Think for a second about a handgun. A handgun is technology that prescribes only two kinds of relationships between human beings: violence (when the technology is used) or coercion (when the technology is threatened to be used). There’s no other exchange two people are meant to have with a handgun. In other words, like the NRA says, guns don’t kill people. But they do, very much, prescribe killing. That’s why when we argue about handgun laws, we’re not actually arguing about the technology itself: what we’re really trying to do is define who gets to use that technology to create those kinds of violent or coercive relationships. Those who want tough laws want fewer people to be able to create them, and those who want loose laws want more people to be able to create them.
The same thing is true about nuclear reactors. About wire taps. About GMOs. About Net Neutrality. About Spotify. And again, this isn’t just about things we readily identify as technology; it’s about culture, too. What kind of relationships do we get from the technology of corporate campaign financing? Or Voter ID laws? Or vaccine regulations?
So… I want to talk about a few examples of the ways in which new technologies are redefining relationships in the performing arts. Some of these are well-known, and some are obscure, but they’re all reality important, I think, to what we do and to the people we serve.
Example number one is pretty obvious: electronic ticket purchases. Have you ever stopped to think about what an astonishing thing we’ve experienced? What a complete and total transformation the technology for procuring entry to a performance has undergone?
Imagine you were a patron attending Ford’s Theatre the night Lincoln was assassinated. Here’s the technology you would have used to procure entry to Ford’s that evening. You would have gone, physically, to the box office at the theater; exchanged pleasantries with a person you might very well have been familiar with; handed that person hard currency; and then been handed a printed ticket in exchange. It was a deeply inconvenient experience in several different ways, but at the same time, it was also a very human one. It was tactile: you held things in your hands. It was resonant: you connected with another human being, even if only briefly. More than money was exchanged: you made a kind of meaning together. The act was as much a ritual, a small one, as it was a financial transaction.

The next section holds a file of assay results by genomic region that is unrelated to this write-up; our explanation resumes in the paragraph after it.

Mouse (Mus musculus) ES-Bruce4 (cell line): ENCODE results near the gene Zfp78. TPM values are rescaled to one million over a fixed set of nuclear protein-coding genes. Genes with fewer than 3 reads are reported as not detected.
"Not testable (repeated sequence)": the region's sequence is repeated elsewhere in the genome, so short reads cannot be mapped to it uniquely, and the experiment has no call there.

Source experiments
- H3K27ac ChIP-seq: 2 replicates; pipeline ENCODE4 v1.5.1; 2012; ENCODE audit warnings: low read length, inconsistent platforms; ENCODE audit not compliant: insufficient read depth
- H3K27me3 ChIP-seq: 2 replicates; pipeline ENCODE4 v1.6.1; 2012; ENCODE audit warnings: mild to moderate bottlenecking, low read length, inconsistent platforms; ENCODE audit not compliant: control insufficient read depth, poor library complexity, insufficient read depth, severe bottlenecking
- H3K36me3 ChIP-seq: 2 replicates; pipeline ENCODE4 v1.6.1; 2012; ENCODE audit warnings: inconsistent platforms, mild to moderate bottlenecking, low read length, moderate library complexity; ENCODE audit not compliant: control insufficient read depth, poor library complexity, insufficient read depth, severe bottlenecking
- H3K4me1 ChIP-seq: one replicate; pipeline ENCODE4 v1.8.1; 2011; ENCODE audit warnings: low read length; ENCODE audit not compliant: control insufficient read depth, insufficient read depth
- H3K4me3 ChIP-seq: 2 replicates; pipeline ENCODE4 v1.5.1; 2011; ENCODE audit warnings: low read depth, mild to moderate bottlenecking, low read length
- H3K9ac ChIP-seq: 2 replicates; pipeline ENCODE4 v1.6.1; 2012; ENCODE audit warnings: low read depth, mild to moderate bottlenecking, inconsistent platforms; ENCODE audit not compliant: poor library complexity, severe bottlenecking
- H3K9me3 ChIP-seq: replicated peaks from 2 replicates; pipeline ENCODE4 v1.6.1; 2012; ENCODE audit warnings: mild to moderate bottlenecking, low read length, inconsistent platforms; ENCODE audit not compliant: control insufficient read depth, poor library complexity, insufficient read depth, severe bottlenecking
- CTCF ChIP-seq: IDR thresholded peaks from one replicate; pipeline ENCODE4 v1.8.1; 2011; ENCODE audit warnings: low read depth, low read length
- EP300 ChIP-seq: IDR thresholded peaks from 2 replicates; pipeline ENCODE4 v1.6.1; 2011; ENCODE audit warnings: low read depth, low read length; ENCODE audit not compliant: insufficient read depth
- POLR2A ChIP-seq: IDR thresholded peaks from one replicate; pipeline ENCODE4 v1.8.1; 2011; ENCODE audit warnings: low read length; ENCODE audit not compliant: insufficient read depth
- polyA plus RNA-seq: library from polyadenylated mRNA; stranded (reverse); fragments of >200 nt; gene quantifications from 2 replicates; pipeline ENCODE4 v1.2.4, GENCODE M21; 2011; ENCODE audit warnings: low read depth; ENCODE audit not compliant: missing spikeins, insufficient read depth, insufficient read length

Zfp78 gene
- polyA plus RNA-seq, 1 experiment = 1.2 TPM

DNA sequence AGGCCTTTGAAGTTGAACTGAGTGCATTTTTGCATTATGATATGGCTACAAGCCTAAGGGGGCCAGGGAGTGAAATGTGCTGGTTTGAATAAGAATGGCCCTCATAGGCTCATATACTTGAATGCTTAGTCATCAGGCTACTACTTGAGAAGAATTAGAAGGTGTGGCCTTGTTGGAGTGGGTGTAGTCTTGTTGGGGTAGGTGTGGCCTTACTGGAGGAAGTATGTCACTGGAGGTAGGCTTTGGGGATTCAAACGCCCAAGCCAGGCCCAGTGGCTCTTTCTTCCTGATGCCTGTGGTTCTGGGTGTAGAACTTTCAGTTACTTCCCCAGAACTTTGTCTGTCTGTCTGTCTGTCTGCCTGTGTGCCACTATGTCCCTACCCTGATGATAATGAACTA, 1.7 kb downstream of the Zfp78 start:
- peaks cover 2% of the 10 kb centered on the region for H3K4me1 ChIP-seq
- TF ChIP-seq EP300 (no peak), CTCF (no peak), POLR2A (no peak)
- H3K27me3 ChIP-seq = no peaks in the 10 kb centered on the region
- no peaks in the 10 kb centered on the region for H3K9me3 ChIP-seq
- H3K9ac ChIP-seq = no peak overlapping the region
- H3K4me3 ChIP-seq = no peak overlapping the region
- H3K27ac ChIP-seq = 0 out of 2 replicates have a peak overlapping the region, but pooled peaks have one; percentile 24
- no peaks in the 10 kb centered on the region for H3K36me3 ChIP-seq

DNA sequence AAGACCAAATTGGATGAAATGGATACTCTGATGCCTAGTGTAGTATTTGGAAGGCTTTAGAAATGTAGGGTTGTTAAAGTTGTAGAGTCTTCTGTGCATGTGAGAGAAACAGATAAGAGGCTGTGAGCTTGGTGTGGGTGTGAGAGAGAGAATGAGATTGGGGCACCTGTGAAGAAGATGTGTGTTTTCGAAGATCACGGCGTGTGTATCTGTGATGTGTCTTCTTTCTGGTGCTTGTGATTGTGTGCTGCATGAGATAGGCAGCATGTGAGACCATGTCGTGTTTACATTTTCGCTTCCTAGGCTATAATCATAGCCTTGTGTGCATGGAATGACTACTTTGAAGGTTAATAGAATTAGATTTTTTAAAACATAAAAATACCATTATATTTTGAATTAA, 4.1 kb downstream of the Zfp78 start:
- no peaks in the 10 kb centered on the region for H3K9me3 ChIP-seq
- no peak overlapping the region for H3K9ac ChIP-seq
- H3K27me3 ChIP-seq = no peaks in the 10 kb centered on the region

To procure entry into Ford’s Theatre today, you can slide a small rectangle of plastic, glass, and metal out of your pocket anywhere and at any time; visit the Ford’s Theatre website; pick a date on a digital calendar; enter a credit card number; and then wait for an email with a PDF of your tickets. If you’re lucky, you can even select your seats… all without leaving your bedroom or the back seat of your taxi or the line at the grocery store. Wherever you happen to be, you can do. Whenever you like. It’s immensely convenient, but it’s largely dehumanized. It’s almost entirely a financial transaction. All sense of ritual is gone.
Now let me be perfectly clear: I am NOT saying we need to go back to the days of in-person ticket purchases. I’m not advocating that we give up the gains we’ve made in added convenience. And I’m certainly not anti-technology. I’m just saying we need to look at the relationships we’ve prescribed with electronic ticketing and ask ourselves what we’ve really done. Have we helped to create the relationships we wanted to create? If not, is there any way we can re-humanize the technology? And yes, as a matter of fact, there are several ways. One humble (but very real) starting place is to make sure there’s a picture of a real human face—not stock photography, mind you, but a real person who actually works at your venue—on every single ticket purchase page of your website. A number of studies have shown that a simple thing like that can psychologically transform the ticket buying experience.
But more importantly, we need to think about the relationships we want to create BEFORE we develop new technology. We can’t just use what I call the “Wouldn’t it be neat if…?” impulse to inspire our technology practice. You know, that urge we all have to say “Wouldn’t it be neat if an artist in my community could such-and-such” or “Wouldn’t it be neat if the arts organizations I serve could actually do this-and-that.” We have to start by looking at the relationships in our communities and thinking about how we can make them healthier.